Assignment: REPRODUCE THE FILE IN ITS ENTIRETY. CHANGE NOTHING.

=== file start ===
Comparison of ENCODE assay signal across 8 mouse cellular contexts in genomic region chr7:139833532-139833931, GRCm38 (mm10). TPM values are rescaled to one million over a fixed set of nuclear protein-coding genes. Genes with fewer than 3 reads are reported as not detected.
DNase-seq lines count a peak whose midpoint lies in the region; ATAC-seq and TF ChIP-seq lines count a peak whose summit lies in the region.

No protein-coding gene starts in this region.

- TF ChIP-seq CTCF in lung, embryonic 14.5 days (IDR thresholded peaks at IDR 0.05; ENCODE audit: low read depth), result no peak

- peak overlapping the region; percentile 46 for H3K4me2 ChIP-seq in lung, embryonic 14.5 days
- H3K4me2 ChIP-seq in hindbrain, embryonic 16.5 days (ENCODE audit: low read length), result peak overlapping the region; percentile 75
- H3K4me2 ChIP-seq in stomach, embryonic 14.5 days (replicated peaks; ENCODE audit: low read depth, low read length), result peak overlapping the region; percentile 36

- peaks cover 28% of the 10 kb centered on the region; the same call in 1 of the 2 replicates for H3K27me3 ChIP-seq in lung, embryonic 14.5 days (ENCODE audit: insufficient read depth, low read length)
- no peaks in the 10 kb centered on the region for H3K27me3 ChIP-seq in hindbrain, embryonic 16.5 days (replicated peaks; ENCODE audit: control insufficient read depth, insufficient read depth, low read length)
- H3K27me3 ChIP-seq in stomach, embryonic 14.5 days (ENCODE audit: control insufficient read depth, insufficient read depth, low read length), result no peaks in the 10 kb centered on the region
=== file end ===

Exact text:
Comparison of ENCODE assay signal across 8 mouse cellular contexts in genomic region chr7:139833532-139833931, GRCm38 (mm10). TPM values are rescaled to one million over a fixed set of nuclear protein-coding genes. Genes with fewer than 3 reads are reported as not detected.
DNase-seq lines count a peak whose midpoint lies in the region; ATAC-seq and TF ChIP-seq lines count a peak whose summit lies in the region.

No protein-coding gene starts in this region.

- TF ChIP-seq CTCF in lung, embryonic 14.5 days (IDR thresholded peaks at IDR 0.05; ENCODE audit: low read depth), result no peak

- peak overlapping the region; percentile 46 for H3K4me2 ChIP-seq in lung, embryonic 14.5 days
- H3K4me2 ChIP-seq in hindbrain, embryonic 16.5 days (ENCODE audit: low read length), result peak overlapping the region; percentile 75
- H3K4me2 ChIP-seq in stomach, embryonic 14.5 days (replicated peaks; ENCODE audit: low read depth, low read length), result peak overlapping the region; percentile 36

- peaks cover 28% of the 10 kb centered on the region; the same call in 1 of the 2 replicates for H3K27me3 ChIP-seq in lung, embryonic 14.5 days (ENCODE audit: insufficient read depth, low read length)
- no peaks in the 10 kb centered on the region for H3K27me3 ChIP-seq in hindbrain, embryonic 16.5 days (replicated peaks; ENCODE audit: control insufficient read depth, insufficient read depth, low read length)
- H3K27me3 ChIP-seq in stomach, embryonic 14.5 days (ENCODE audit: control insufficient read depth, insufficient read depth, low read length), result no peaks in the 10 kb centered on the region